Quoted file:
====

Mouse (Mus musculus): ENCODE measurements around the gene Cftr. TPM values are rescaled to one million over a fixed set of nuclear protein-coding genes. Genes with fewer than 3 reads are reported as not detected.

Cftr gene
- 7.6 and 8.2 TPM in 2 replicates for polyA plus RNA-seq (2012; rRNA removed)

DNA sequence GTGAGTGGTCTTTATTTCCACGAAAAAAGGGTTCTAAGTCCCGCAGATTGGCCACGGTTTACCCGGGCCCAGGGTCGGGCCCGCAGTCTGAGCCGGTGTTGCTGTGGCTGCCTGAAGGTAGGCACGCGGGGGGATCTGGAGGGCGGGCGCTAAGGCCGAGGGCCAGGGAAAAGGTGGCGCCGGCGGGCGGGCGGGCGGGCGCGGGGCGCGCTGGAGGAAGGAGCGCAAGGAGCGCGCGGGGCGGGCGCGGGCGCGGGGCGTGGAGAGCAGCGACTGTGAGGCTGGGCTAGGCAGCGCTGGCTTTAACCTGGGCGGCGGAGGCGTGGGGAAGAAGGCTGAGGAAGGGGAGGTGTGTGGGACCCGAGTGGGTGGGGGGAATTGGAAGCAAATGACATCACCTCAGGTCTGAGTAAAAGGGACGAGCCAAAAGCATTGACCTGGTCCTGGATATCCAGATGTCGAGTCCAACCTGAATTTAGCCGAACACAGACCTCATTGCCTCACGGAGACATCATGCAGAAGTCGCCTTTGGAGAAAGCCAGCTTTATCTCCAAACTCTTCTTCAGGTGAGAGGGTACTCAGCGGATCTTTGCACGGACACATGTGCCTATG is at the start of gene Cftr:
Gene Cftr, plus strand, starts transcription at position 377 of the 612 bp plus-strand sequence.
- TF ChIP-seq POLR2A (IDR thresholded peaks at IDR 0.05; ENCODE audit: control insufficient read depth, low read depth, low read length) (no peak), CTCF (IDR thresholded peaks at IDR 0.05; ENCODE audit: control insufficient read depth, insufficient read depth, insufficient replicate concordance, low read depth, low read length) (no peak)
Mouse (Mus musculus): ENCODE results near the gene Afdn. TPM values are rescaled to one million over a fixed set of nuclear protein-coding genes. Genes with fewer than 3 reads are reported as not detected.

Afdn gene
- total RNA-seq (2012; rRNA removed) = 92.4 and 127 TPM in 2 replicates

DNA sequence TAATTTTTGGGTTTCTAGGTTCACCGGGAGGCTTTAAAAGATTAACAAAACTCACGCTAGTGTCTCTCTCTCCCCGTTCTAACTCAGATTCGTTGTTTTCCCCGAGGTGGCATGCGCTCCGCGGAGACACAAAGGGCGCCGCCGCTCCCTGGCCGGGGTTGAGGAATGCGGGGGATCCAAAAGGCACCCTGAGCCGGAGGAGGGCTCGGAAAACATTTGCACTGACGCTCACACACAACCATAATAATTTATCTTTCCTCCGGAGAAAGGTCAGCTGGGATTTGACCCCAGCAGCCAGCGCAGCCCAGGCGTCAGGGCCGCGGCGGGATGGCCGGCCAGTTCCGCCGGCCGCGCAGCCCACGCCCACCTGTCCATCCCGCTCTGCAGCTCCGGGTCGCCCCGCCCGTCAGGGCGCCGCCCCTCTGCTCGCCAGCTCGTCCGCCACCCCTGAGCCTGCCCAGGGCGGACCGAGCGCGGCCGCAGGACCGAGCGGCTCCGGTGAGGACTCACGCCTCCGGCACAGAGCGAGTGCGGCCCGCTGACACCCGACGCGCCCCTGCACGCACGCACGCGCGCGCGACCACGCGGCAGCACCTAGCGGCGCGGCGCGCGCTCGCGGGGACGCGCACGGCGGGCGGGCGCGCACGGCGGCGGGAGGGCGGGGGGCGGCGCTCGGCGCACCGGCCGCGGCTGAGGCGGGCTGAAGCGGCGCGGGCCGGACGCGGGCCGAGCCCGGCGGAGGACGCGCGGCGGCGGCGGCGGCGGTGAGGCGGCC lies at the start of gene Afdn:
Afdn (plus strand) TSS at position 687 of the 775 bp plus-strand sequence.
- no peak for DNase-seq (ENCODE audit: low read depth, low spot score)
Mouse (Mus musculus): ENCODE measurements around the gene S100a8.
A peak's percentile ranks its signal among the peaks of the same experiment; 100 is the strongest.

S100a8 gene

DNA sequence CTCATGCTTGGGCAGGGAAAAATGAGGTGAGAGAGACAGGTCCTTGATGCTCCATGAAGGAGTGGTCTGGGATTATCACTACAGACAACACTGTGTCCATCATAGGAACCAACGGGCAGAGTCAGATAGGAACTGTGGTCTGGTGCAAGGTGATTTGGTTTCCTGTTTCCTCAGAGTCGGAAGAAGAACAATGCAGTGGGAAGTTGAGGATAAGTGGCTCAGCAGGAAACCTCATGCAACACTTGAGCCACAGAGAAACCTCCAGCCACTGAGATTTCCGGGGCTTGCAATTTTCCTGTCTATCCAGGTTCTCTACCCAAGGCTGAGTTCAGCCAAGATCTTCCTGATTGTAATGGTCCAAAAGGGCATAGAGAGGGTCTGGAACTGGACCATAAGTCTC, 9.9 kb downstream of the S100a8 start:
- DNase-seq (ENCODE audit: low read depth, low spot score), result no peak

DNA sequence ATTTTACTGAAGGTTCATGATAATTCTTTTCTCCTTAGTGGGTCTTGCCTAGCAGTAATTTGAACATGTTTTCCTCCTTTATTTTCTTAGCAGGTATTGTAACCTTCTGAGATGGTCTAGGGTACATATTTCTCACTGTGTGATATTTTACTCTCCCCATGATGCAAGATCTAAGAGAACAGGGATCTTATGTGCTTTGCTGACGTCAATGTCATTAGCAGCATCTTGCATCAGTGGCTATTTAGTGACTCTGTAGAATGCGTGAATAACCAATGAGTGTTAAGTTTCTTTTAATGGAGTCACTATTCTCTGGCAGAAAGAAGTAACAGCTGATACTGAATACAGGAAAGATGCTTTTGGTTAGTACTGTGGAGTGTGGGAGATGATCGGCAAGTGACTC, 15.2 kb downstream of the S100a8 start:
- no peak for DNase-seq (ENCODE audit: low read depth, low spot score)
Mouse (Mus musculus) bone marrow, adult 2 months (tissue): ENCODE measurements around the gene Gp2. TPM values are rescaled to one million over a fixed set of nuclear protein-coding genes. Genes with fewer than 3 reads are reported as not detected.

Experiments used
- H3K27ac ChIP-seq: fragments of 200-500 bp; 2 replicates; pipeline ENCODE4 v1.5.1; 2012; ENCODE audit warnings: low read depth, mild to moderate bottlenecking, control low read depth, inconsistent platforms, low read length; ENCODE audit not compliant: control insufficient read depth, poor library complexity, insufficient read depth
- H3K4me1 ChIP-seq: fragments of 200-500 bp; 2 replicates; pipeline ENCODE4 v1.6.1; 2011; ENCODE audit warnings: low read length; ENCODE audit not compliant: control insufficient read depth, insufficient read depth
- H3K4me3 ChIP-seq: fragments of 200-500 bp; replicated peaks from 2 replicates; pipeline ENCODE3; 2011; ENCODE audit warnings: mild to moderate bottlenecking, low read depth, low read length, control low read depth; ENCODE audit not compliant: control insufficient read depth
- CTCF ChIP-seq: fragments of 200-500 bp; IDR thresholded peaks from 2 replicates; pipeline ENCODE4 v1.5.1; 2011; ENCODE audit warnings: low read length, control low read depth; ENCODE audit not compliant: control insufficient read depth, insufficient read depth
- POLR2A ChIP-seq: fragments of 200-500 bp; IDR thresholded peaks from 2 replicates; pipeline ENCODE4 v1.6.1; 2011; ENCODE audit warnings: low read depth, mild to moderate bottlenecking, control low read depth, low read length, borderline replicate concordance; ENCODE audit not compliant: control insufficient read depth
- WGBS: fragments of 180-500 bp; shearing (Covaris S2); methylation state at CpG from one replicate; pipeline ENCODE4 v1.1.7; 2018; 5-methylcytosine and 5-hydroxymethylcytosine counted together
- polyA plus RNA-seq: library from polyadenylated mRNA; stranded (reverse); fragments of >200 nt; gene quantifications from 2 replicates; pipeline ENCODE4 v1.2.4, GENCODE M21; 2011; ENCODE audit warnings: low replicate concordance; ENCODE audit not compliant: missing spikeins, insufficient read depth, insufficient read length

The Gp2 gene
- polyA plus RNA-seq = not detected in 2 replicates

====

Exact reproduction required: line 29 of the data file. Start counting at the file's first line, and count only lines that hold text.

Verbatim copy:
The Gp2 gene